• Nikolai Vladivostok · September 17

      Vanguard Australia fees for shares index funds are a flat 0.18% as of late, so check it against that number as your baseline.
      This article explains how important a 0.5% difference can be:
      https://www.nerdwallet.com/blog/investing/millennial-retirement-fees-one-percent-half-million-savings-impact/
      Don’t fall into consumer inertia or sunk cost fallacy. If the product isn’t right for you, the best time to change is now.
      As for tax, see a tax advisor about that. Australian tax law is complicated esp. regarding capital gains and mere mortals like us cannot hope to puzzle it out alone.

      Liked by 2 people

      • lemmiwinks · September 17

        Holy shit, my fees are 0.64% but it’s actively managed? I don’t suppose it can do any harm to expose the fund I’m in (feel free to delete this comment if I’m not being paranoid enough)

        https://nucleuswealth.com/portfolios/

        Like

        • Nikolai Vladivostok · September 17

          That’s not very high for an actively managed fund. I was once in one with fees well over 1% which I thought was low until I read more about it.
          As I’ve written elsewhere, managed funds usually fail to outperform the index after fees. You may have an alternative reason for investing in this way, i.e. its ethical option.
          I’m not an advisor. Read up on these matters for yourself by searching ‘managed funds vs index funds/ETFs’, get advice and make your own decision. There’s no hurry.

          Liked by 1 person

          • lemmiwinks · September 17

            I don’t care about their ethical investing and I didn’t select it. I chose them because they are a group of individual bloggers who I read for some time, then they consolidated their blogs into one site. They correctly called many economic and political issues, so eventually gained my trust. Thus when they launched their investment fund (and I could afford it) I nervously let my money off the chain.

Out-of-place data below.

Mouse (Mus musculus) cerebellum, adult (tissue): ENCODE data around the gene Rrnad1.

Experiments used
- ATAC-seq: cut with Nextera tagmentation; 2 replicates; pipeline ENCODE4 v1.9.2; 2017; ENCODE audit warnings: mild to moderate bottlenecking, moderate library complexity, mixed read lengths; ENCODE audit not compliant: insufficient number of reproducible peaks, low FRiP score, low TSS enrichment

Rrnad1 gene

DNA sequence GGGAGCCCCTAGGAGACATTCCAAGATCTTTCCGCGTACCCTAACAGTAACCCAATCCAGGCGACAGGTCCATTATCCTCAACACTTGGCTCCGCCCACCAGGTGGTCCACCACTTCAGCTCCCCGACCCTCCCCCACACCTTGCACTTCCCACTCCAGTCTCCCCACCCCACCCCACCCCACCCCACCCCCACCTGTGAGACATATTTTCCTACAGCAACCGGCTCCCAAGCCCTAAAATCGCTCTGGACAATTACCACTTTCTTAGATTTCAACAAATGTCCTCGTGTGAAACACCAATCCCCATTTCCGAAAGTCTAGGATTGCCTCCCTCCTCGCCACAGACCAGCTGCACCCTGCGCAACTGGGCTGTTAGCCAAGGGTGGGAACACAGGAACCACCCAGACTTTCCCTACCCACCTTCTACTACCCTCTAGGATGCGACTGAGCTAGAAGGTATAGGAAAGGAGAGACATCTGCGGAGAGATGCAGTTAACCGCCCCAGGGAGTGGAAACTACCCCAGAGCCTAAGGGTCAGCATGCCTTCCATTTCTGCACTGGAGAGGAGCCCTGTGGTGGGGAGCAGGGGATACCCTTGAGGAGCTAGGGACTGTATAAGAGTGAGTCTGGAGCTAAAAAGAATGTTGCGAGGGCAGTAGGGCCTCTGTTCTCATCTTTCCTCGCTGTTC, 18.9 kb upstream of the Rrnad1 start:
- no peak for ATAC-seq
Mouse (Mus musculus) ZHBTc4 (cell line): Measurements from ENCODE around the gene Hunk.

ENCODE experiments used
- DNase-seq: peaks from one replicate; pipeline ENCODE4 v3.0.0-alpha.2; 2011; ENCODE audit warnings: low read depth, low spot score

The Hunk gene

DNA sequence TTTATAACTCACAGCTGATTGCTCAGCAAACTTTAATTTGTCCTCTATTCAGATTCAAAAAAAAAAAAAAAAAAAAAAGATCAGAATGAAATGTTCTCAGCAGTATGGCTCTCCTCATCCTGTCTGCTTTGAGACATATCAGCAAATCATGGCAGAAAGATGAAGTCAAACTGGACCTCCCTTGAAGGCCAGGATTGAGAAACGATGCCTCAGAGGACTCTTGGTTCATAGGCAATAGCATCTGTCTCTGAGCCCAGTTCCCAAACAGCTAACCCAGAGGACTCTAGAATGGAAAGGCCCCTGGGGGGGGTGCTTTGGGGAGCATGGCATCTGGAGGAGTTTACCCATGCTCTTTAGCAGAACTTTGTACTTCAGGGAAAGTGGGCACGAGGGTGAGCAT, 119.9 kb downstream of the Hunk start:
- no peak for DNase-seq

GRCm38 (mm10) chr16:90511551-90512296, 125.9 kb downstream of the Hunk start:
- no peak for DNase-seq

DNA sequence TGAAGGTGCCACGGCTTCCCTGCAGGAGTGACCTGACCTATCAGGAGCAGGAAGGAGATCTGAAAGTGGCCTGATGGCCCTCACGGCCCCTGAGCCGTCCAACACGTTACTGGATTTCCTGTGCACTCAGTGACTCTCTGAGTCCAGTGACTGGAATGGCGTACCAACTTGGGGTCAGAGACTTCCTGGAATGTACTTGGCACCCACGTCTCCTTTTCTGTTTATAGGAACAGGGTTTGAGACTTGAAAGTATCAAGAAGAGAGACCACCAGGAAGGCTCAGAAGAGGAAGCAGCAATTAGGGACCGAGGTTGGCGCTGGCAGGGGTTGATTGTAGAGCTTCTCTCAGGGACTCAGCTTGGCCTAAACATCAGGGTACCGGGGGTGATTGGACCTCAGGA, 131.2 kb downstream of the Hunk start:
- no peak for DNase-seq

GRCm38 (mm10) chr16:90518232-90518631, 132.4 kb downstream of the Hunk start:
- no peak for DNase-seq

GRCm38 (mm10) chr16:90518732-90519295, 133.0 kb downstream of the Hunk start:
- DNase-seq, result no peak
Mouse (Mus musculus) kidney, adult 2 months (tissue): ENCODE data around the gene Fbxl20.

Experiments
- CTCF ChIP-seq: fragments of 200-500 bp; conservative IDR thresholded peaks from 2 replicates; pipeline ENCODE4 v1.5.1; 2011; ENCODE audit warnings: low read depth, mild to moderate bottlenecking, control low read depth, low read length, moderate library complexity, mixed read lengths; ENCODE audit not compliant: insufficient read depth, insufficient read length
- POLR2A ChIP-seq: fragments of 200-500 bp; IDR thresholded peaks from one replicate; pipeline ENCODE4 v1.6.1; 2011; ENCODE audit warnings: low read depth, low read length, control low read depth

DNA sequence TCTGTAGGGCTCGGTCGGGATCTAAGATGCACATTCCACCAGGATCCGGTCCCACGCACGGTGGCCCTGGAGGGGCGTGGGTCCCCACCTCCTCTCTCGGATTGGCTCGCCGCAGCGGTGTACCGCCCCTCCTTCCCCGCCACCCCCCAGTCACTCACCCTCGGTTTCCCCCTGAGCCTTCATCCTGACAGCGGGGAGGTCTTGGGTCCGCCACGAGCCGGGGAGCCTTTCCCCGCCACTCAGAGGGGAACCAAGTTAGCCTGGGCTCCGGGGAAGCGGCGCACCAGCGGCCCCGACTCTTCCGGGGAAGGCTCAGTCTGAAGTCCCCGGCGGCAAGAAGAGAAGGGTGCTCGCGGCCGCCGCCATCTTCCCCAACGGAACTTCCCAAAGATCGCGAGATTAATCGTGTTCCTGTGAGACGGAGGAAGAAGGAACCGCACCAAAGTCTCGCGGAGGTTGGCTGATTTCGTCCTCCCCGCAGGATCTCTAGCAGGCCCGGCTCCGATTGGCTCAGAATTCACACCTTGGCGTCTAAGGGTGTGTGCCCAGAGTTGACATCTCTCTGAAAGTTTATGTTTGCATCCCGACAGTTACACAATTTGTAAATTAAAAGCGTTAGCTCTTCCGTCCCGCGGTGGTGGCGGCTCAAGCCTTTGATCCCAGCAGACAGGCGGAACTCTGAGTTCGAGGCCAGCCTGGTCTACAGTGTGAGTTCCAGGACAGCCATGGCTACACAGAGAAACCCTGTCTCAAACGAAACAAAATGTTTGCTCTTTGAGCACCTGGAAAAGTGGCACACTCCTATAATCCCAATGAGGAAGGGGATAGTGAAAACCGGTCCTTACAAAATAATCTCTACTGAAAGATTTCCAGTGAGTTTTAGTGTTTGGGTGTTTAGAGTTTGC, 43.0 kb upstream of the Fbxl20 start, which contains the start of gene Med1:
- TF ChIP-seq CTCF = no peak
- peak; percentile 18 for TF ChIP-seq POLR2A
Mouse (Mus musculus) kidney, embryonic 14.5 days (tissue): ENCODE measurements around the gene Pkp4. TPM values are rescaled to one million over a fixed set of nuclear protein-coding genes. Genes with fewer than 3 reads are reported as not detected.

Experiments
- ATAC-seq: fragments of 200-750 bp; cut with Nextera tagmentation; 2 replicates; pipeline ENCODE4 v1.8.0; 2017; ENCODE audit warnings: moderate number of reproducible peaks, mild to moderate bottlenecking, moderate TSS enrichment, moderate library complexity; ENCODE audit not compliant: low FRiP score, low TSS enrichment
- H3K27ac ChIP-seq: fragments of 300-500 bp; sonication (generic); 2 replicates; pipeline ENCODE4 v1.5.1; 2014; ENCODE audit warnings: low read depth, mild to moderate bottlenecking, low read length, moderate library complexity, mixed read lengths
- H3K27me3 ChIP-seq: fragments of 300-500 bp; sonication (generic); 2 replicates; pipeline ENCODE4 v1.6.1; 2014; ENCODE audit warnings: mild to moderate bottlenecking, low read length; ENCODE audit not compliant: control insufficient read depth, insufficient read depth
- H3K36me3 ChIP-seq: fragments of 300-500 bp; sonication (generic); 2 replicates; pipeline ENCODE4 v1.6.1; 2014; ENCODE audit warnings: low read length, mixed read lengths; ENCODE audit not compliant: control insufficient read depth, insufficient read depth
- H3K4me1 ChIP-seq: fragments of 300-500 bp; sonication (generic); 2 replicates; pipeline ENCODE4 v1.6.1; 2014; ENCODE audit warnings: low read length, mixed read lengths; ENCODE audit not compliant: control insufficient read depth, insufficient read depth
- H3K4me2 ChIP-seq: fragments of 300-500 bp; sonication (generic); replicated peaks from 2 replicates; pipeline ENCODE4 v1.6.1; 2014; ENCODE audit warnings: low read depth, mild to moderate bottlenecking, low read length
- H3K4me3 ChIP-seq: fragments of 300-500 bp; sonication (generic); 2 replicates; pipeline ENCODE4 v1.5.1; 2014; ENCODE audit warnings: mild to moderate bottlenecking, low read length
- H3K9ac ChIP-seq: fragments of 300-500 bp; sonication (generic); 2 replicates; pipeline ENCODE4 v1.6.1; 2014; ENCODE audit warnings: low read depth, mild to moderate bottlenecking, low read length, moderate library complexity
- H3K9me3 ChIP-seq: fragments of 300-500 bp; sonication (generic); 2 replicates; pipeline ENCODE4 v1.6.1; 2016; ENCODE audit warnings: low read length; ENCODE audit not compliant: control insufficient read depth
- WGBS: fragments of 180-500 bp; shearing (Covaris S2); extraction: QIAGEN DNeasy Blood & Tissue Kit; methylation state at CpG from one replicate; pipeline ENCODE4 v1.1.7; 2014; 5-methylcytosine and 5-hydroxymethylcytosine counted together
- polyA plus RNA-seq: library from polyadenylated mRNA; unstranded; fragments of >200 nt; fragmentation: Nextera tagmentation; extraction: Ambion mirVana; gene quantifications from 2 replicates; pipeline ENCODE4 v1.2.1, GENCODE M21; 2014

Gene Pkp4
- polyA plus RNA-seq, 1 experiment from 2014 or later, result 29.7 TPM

Prior to this I had alway been a firm adherent to this take on investment:

            Like

            • Kentucky Gent · September 18

              lemmiwinks, That is a horrible fee for this day and age. Vanguard total market (VTI) or S&P500 (VOO) ETFs are way better, if available. Surely Vanguard Australia must have these available. And you will probably outperform the active managers, especially if you reinvest dividends.

              Like

              • Nikolai Vladivostok · September 18

                Vanguard offers similar funds in Australia but the fees are as I said. You’d need an advisor to figure out if/how you can invest in Vanguard US.

                Like

  2. luisman · September 17

    As I told you already, if you’re considered a high net worth individual by a big international bank, you will get advice by your portfolio manager, tailored to your needs. That doesn’t mean they don’t try to sell you what they’ve been told to sell by their management. But they recognize very quickly that if you’re not falling for it, they better come up with a sales you can do, rather than nothing (if you put your money outside the bank’s influence sphere, like Vanguard).

    There’s such an enormous number of funds out there, nobody can know all of them. Some may not be available in your location/bank or may have tax consequences you don’t like. I don’t know any adviser who doesn’t get a commission for selling you an investment. And those who don’t work on commission are imho probably stupid. It’s better to accept the fact, that someone sells you something, and that it’s you who has to negotiate the best deal or leave the table.

    All that said, you are unable to negotiate without the basic knowledge you provide in your book, and maybe some investment experience under your belt.

    Liked by 4 people

  3. Kentucky Gent · September 18

    I remember long ago, in the early nineties, when I was in my first job out of college, a coworker was talking about how his financial advisor got him into a “whole life” life insurance policy. About 3 years later, I read a book that explained how whole life insurance is a HORRIBLE idea, and laid out the case for how it is essentially just a fleecing of the customer, in favor of the company.

    I have stayed away from financial advisors ever since.

    Liked by 1 person

    • Nikolai Vladivostok · September 18

      Yeah, I need to revise the insurance chapter in the next edition to list some of the scams.